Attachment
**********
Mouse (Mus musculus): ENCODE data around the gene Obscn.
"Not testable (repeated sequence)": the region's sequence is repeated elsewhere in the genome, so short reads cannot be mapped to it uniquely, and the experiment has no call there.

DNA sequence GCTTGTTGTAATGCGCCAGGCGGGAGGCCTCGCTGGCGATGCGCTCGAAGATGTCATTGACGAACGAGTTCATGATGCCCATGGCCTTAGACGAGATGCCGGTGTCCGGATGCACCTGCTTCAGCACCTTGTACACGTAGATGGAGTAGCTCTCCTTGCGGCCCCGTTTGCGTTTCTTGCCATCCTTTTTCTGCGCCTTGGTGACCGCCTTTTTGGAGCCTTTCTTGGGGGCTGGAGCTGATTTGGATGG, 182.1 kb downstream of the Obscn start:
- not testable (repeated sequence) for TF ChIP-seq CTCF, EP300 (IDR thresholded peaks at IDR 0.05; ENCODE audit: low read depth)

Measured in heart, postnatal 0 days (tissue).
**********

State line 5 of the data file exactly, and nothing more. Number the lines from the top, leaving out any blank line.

Measured in heart, postnatal 0 days (tissue).